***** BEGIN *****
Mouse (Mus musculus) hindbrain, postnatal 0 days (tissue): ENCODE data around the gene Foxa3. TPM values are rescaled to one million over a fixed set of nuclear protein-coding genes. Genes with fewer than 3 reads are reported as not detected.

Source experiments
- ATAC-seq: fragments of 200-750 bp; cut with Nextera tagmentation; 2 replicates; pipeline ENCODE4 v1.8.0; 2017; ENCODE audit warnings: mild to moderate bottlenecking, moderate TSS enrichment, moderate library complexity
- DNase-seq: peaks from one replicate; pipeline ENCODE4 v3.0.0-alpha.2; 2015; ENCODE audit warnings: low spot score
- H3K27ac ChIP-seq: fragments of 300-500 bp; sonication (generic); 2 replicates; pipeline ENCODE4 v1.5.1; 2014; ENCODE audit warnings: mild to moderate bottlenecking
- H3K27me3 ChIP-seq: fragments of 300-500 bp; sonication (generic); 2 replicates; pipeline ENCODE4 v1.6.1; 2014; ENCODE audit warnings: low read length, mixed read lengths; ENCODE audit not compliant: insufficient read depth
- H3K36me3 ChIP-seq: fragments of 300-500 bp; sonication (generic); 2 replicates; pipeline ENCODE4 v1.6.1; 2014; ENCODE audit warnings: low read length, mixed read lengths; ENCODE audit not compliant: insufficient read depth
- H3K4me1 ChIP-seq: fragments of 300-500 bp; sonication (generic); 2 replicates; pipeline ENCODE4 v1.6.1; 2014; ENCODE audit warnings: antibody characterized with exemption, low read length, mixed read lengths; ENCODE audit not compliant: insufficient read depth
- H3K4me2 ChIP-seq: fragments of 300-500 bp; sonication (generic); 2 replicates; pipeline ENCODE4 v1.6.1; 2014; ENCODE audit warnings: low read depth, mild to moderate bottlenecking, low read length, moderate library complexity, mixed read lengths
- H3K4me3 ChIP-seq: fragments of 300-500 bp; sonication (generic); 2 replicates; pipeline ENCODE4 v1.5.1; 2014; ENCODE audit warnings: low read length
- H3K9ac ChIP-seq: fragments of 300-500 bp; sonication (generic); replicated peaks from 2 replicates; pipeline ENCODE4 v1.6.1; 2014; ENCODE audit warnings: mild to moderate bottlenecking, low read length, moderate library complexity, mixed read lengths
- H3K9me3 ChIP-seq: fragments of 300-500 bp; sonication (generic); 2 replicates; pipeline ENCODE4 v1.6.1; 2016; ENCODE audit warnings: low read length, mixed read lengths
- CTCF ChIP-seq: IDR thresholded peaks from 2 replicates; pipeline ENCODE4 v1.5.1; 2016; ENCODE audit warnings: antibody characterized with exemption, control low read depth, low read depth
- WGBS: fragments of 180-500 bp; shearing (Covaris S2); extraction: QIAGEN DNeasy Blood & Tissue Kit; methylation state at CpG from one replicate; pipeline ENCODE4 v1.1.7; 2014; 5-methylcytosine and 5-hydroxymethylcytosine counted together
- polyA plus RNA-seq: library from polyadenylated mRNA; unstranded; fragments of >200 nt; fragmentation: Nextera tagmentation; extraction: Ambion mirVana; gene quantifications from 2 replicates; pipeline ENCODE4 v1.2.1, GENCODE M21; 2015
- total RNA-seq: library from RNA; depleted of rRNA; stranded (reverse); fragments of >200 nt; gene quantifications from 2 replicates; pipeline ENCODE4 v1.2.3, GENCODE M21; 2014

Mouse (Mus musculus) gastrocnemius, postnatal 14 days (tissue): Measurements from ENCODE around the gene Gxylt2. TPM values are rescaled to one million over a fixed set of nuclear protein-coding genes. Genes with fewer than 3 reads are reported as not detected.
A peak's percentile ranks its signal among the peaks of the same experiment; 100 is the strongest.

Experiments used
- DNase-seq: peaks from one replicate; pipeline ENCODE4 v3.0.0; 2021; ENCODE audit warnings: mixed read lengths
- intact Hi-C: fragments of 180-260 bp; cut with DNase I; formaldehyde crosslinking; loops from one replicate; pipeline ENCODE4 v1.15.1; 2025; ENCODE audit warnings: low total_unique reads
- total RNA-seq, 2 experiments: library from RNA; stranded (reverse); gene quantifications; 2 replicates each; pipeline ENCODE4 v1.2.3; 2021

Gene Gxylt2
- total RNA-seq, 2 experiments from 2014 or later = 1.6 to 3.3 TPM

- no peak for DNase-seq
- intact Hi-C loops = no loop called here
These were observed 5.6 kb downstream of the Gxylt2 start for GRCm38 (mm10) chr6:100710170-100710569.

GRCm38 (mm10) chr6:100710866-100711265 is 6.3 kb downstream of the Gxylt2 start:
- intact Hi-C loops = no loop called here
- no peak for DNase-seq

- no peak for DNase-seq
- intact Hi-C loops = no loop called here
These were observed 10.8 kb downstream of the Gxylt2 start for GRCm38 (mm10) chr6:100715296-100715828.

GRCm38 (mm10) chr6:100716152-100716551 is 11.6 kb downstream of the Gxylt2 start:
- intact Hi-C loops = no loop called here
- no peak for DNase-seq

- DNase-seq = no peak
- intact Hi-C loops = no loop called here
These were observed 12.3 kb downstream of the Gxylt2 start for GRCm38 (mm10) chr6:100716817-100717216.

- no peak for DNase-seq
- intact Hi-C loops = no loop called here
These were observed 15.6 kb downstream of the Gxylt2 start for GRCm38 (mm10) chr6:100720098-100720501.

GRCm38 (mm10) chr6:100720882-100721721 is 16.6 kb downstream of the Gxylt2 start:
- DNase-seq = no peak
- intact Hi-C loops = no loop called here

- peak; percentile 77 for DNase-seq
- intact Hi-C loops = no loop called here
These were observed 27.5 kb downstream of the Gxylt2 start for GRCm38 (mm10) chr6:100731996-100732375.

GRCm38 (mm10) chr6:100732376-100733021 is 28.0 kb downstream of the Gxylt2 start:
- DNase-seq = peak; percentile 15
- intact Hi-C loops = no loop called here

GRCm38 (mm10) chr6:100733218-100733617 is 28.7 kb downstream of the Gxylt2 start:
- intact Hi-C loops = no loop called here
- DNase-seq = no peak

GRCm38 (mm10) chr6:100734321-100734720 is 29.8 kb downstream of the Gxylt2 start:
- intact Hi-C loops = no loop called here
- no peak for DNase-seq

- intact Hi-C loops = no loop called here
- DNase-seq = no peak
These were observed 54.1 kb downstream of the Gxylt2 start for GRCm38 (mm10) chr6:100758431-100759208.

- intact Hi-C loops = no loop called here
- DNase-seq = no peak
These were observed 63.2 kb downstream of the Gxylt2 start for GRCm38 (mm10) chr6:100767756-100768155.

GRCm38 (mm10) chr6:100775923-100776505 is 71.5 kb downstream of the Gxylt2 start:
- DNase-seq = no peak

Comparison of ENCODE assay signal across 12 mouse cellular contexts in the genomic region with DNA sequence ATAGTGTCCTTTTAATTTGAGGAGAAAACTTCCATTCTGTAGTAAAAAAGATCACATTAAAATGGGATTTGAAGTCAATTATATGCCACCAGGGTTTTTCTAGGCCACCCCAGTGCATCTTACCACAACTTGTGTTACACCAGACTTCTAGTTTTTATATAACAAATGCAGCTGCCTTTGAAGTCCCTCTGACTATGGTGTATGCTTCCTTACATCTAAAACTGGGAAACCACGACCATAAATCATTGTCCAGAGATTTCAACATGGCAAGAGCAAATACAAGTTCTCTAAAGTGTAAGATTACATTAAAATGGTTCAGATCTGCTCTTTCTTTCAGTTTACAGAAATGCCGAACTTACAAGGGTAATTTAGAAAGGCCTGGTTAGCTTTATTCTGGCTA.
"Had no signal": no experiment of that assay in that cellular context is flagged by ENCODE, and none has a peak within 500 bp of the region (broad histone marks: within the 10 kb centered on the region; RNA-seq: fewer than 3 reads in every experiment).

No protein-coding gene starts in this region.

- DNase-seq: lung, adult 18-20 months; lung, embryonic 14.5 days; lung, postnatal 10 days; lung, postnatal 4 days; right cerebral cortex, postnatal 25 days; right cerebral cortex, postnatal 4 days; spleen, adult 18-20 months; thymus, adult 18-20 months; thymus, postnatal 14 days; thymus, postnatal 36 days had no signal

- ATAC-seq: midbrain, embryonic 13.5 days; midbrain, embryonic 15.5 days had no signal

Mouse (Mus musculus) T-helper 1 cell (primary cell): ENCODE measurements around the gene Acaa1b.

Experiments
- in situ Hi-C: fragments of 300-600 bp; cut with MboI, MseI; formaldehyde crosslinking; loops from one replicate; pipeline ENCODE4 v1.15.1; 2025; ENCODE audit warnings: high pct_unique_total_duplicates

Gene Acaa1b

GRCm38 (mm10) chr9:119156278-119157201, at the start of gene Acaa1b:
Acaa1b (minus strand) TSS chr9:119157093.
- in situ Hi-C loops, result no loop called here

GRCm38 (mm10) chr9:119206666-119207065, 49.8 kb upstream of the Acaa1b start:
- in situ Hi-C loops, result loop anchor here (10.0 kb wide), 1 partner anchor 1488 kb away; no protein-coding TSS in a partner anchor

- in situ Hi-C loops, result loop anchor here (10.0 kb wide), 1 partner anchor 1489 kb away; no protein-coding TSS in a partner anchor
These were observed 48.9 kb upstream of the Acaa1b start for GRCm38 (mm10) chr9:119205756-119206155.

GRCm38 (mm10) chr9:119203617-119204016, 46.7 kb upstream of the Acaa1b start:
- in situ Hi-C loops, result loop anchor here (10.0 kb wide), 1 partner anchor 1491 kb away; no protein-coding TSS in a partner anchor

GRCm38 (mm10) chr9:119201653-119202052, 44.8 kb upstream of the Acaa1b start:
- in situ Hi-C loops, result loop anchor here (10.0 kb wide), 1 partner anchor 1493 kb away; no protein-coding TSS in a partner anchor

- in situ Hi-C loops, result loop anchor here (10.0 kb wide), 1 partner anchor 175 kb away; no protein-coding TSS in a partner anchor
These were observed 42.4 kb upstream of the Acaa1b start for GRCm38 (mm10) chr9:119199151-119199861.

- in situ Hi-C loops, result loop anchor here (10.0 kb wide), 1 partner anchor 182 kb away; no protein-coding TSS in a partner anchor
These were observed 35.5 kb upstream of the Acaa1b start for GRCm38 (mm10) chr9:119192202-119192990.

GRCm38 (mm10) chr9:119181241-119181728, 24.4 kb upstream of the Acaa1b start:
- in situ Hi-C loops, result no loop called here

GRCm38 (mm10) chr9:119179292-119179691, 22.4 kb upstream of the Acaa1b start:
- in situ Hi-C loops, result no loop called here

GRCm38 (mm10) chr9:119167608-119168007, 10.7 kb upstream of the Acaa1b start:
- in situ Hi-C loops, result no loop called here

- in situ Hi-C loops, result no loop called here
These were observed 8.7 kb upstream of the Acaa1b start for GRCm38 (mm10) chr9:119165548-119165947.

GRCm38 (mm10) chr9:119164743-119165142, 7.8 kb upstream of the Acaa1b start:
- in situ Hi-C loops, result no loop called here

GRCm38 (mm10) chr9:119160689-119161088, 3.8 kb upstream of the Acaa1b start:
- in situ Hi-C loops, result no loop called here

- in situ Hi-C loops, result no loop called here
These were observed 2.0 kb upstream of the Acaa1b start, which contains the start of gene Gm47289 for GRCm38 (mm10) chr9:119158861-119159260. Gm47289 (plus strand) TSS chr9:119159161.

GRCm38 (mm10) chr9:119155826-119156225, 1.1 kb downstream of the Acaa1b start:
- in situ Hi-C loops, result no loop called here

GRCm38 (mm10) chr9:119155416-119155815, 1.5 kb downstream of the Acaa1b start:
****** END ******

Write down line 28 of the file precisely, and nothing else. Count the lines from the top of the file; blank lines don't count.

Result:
GRCm38 (mm10) chr6:100710866-100711265 is 6.3 kb downstream of the Gxylt2 start: